Grammarly is the world’s most popular spelling and grammar optimization tool.
They offer a browser extension that many webmasters use to optimize the text on their sites.
Grammarly can be incredibly useful to avoid spelling errors and write better content, but I found that it does have some nasty adverse effects.
If you are using the visual editor in WordPress, it adds a ton of junk html code to your text.
This code will actually remain in the published article unless you manually go into the html code and remove it.
Until this gets fixed by Grammarly, then I think all WordPress users should be careful using their tool.
How the Grammarly extension works
When you enable the Grammarly extension in your browser, it scans the text that you type for spelling and grammar errors and underlines them.
This is what your text looks like if you have spelling errors with Grammarly enabled:
When you hover over an underlined word, Grammarly shows a suggestion for a fix.
You can simply click the suggestion and Grammarly corrects the text for you, which is very useful.
Junk code added to the published pages
If I publish the text block above, with the spelling errors still highlighted, Grammarly html code gets added to the published page.
If you get a lot of Grammarly suggestions in your code and don’t take action to fix them, then your pages will become bloated with a lot of this type of junk code.
I call this code “junk” because it doesn’t serve any purpose whatsoever on the live, published page that is consumed by real users and search engines.
All it does is increase the size of your page, which can negative effects on site speed.
Taking action on the code errors usually gets rid of the code, so you need to hover over each word and either select the suggested correction or click the “Ignore” button.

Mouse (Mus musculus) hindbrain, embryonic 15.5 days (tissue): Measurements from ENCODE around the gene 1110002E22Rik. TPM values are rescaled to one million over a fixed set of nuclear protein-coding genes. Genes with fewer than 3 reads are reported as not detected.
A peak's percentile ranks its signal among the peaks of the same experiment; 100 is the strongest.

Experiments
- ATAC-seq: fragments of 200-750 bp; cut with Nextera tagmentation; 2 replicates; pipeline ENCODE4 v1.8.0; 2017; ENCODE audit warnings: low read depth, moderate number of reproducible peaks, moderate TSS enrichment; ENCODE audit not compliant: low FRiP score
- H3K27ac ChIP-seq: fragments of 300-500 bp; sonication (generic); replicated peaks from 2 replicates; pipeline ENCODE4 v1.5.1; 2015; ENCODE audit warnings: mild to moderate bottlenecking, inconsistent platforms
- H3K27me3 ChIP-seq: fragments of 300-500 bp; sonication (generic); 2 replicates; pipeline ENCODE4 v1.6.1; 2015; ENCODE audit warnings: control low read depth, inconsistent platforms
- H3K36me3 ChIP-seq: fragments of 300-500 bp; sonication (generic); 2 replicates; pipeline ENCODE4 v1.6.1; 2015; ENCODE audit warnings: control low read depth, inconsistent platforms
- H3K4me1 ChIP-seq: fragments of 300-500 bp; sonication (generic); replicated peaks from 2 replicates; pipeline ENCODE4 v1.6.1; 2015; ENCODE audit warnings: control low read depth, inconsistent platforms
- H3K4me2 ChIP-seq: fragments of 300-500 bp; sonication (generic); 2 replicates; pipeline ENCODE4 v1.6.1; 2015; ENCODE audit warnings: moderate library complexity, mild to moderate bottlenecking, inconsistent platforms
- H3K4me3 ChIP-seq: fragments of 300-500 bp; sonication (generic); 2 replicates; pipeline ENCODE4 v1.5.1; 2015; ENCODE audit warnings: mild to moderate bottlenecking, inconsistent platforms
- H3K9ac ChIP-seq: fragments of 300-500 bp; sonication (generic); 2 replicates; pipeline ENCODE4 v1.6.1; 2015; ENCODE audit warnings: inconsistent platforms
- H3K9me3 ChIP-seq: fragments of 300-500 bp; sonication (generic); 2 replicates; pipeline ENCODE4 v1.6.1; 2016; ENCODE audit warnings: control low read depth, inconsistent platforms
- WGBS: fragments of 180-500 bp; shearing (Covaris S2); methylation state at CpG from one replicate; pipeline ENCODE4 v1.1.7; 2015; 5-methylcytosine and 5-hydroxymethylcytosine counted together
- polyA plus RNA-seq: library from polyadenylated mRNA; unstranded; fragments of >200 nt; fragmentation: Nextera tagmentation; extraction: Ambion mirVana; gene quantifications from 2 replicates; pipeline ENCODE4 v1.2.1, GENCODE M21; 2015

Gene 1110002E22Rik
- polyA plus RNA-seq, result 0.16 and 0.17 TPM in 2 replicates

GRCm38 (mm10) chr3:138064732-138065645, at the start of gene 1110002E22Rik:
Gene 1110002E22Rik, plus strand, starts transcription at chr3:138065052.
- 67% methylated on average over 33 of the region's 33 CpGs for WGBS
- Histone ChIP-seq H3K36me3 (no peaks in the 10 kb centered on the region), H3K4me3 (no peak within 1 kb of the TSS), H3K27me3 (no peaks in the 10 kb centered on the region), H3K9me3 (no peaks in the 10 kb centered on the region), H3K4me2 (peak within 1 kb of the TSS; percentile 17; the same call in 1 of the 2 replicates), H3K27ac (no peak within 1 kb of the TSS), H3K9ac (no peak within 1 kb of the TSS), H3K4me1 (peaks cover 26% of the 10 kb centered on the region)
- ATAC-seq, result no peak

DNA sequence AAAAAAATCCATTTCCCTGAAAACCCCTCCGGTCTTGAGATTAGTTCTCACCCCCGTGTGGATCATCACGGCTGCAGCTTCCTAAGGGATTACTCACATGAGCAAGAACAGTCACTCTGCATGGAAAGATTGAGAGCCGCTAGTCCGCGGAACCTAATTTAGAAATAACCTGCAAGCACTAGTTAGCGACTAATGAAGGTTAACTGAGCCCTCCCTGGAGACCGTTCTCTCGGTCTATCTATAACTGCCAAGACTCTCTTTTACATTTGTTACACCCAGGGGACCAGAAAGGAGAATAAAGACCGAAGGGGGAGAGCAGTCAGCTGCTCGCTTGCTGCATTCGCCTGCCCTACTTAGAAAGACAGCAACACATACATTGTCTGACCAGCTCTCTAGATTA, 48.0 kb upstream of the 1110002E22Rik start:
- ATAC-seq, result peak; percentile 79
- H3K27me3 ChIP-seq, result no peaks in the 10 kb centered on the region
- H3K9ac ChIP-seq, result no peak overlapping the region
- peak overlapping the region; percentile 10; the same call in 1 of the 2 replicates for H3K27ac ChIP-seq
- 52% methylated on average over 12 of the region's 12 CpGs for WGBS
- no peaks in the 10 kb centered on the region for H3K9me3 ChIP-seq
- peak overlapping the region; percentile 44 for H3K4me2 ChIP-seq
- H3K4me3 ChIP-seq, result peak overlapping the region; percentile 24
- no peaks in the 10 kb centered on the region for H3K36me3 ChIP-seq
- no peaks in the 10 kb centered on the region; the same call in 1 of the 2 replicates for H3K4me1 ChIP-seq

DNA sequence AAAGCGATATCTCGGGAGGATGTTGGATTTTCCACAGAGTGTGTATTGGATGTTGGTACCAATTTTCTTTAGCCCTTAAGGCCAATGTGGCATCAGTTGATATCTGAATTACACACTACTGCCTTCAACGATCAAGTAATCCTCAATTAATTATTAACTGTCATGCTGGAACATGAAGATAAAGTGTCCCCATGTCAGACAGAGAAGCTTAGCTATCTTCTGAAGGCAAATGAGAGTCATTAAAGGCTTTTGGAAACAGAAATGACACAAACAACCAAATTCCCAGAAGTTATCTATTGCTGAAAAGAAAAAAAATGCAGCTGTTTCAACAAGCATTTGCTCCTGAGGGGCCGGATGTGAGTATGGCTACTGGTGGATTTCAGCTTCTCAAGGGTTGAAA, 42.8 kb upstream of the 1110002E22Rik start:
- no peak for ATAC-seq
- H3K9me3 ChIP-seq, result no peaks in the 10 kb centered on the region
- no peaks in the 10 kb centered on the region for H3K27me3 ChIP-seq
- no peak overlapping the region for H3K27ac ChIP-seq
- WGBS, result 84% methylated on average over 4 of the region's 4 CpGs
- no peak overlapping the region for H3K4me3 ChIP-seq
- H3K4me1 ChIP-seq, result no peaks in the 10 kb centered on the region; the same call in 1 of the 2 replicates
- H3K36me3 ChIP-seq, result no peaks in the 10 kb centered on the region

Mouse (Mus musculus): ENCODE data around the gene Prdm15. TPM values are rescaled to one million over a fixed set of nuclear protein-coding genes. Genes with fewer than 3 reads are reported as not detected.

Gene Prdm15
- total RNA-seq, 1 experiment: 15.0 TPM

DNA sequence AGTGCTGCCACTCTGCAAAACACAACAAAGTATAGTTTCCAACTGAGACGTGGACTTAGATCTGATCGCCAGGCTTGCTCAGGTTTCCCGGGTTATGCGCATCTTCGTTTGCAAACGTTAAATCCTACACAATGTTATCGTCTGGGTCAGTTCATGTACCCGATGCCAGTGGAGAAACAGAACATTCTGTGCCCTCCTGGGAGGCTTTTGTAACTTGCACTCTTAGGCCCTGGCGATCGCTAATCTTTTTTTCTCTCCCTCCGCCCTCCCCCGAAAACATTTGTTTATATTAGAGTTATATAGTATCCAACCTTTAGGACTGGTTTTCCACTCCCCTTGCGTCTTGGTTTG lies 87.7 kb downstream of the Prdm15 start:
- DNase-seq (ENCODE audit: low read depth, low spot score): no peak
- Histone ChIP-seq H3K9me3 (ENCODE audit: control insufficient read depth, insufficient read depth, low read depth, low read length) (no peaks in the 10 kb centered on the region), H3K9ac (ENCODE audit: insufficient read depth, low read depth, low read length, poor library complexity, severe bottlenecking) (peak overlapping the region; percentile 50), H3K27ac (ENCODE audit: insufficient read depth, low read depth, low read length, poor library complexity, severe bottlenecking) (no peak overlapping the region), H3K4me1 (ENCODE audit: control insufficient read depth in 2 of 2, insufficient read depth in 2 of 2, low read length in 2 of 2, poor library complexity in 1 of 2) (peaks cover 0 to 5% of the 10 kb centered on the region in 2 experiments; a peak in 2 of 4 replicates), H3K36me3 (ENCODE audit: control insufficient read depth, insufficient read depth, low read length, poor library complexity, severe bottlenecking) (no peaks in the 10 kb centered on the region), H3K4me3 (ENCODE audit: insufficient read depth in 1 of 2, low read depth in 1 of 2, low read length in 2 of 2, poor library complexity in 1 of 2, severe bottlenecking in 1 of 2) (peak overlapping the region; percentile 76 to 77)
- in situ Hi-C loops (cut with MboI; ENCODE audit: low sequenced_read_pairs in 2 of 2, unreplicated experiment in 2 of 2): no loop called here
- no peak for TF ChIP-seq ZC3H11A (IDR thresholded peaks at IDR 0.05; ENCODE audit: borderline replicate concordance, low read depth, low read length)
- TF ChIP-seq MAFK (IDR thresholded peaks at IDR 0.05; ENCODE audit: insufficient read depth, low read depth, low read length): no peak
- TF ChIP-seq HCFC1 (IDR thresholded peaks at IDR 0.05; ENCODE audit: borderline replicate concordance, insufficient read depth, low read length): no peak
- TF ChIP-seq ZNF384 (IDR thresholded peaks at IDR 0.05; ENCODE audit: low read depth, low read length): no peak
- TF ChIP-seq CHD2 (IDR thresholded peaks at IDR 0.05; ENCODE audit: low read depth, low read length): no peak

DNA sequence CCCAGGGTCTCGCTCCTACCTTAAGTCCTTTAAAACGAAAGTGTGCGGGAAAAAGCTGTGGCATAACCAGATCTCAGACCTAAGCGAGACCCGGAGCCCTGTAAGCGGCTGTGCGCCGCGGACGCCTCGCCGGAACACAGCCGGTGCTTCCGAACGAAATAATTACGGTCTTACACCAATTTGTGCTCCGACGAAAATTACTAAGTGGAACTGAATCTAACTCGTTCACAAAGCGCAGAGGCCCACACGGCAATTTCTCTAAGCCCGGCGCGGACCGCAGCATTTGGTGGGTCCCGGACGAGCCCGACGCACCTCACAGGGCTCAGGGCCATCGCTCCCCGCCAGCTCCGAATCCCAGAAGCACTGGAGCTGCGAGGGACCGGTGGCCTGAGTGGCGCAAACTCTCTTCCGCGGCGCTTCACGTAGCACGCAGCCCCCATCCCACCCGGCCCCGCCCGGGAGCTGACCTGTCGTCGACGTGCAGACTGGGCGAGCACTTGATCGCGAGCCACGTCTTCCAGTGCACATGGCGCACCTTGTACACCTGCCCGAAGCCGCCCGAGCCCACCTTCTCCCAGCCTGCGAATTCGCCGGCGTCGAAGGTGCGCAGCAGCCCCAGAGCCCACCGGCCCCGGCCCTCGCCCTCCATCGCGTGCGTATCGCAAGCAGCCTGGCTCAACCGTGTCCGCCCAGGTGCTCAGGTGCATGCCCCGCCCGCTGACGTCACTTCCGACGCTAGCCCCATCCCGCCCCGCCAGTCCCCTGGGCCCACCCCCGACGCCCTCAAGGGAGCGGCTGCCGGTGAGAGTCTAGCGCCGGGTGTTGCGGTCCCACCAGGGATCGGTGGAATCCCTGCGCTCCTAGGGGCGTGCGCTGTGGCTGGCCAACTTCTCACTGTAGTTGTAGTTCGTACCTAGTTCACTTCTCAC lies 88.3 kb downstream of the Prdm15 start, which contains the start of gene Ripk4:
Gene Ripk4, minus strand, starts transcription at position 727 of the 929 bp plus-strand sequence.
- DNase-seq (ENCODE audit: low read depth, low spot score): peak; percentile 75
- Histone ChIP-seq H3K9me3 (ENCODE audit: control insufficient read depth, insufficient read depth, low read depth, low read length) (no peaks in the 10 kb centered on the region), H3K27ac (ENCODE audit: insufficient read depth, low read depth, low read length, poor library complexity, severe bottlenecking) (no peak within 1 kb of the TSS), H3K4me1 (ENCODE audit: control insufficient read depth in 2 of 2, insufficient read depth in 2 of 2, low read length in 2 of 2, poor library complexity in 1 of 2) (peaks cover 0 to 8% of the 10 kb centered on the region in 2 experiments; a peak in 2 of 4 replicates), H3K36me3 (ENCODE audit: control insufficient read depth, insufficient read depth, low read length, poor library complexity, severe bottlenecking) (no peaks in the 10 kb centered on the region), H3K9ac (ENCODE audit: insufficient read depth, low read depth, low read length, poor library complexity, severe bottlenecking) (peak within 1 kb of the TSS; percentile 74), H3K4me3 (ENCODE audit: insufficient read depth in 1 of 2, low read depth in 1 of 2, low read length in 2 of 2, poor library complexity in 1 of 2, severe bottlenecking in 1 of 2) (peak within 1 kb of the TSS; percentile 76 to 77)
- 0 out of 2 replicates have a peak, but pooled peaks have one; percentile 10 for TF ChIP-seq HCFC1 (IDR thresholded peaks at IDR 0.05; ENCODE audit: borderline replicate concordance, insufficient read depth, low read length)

Unfortunately, it doesn’t always work. Even if you take action on all of the suggestions, chances are that you will still find a lot of this unnecessary html junk code on your live pages.
Some junk code may remain on the page
I noticed while doing some article cleanup that most of my published articles had a bunch of this junk code added, including for parts of the text that didn’t have any errors.
Here’s an example:
As you can see in this example, there is nothing wrong with the text that needs to be corrected. But Grammarly is still adding junk code to the published page.
I actually found this all over my site, because I had been using the Grammarly extension for every article. It took me a while to go through the html of every page to remove it.
How to get rid of the junk code
If you want to continue using Grammarly without having unnecessary junk code added to your posts and pages, then there are a few things you can do:
- Classic Editor: Switching from the new Gutenberg editor to WordPress’s Classic Editor seems to fix the problem.
- Text Editor: If you want to make absolutely sure that no junk code gets added, use the html version of the Classic Editor.
- Fixing manually: If you want to continue using Gutenberg, then you can manually go into the html of your posts and remove the junk code before publishing.
My first reaction was to remove Grammarly altogether from my browser, but I ended up switching to the html version of the Classic editor instead.
No extra code gets added this way. What I put into the editor is exactly what gets published.
But this way I still get the benefits of using Grammarly, which usually catches one or two typos in each of my articles.
I personally tend to obsess over every small detail on my websites, so I was really shocked when I found this junk code added all over my articles.
Grammarly is a great tool, but this is a problem that they need to address because Gutenberg is now the default text editor in WordPress.
Most people using Grammarly and WordPress together are now having this junk code added to their published posts and pages without knowing it.